I was talking with some friends, today, that included content about a presentation I am thinking about creating on the destructuring feature in ECMAScript 2015. I showed the examples like these.
let [a, , c] = [1, 2, 3, 4, 5];
One of my friends is a C++ programmer. C++ programmers think differently than ECMAScript programmers. He asked, can you destructure an entry in an array into the entry of another array?
I had no idea. So, I tried it.
Turns out, you can totally do it.
let source = ['a', 'b', 'c', 'd', 'e'];
At that moment, I wanted to find out what was what. It makes sense that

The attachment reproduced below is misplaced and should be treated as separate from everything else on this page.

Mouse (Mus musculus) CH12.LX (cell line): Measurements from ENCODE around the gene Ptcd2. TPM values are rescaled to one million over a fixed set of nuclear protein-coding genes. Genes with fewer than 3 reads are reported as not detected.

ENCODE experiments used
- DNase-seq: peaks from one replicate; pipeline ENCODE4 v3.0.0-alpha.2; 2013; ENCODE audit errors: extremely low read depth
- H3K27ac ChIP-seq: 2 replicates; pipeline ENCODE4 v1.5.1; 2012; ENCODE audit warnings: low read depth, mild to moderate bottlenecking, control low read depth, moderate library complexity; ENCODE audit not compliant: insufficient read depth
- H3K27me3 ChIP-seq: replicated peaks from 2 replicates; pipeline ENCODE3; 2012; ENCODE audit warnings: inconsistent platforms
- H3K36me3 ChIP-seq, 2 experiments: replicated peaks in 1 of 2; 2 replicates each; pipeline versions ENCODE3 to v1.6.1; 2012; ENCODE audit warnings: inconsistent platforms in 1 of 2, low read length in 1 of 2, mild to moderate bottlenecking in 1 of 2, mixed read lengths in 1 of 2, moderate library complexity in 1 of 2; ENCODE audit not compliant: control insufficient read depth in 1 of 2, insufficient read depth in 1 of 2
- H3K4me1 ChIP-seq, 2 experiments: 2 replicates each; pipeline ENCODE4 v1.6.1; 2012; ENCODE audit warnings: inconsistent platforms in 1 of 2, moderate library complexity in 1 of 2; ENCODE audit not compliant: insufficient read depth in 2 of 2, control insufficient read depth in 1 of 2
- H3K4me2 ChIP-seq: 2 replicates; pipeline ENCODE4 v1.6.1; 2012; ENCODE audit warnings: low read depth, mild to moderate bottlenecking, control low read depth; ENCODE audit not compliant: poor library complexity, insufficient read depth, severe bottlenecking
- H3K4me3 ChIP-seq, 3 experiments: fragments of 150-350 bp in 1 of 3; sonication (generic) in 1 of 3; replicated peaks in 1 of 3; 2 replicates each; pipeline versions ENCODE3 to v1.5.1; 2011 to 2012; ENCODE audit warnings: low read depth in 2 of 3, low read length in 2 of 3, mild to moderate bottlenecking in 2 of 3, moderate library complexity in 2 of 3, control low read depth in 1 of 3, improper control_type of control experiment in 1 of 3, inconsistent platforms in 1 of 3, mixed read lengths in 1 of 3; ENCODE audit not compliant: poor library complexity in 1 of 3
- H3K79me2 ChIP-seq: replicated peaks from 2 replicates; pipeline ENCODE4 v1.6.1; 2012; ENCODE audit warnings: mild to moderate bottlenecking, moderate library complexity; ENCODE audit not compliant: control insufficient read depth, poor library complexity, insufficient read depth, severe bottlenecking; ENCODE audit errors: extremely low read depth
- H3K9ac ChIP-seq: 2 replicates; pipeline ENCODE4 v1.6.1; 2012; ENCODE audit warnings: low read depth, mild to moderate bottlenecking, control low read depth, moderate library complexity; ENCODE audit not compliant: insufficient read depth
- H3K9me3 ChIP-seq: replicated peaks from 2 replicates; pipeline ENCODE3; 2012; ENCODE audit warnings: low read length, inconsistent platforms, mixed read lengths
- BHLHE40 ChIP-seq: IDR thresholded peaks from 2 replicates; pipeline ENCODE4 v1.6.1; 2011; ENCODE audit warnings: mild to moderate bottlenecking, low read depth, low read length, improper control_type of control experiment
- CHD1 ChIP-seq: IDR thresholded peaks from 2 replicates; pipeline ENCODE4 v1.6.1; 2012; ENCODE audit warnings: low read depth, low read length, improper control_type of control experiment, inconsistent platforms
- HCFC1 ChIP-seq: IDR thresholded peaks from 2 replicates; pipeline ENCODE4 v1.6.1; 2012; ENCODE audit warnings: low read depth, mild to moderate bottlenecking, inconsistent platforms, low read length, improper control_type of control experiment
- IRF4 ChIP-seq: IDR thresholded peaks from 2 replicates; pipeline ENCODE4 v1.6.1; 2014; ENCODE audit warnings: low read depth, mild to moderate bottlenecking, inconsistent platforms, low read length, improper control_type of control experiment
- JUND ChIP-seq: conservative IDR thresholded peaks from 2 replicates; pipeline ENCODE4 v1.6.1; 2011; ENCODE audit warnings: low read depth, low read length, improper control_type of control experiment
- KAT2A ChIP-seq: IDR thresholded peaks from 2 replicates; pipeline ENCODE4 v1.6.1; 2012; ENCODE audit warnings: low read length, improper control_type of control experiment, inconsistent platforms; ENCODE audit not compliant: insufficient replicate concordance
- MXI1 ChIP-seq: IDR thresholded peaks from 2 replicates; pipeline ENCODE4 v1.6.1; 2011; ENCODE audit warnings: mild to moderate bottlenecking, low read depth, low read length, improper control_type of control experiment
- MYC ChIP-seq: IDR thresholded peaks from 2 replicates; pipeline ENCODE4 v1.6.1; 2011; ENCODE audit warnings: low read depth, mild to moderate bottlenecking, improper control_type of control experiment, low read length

target is a writable location. How did the ECMAScript standard define the
destructuring syntax? Turns out ECMA-262 v6.0 Section
covers The Reference Specification Type which the entries in the
destructuring syntax on the left-hand side of the asignment operator must be.
The first sentence of the section reads
A Reference is a resolved name or property binding.
So, there we go. A resolved name is a variable and a property binding is properties and, more importantly for this example, index values of an array.
I learned something about ECMAScript, today, and that’s why I like making with the presentations.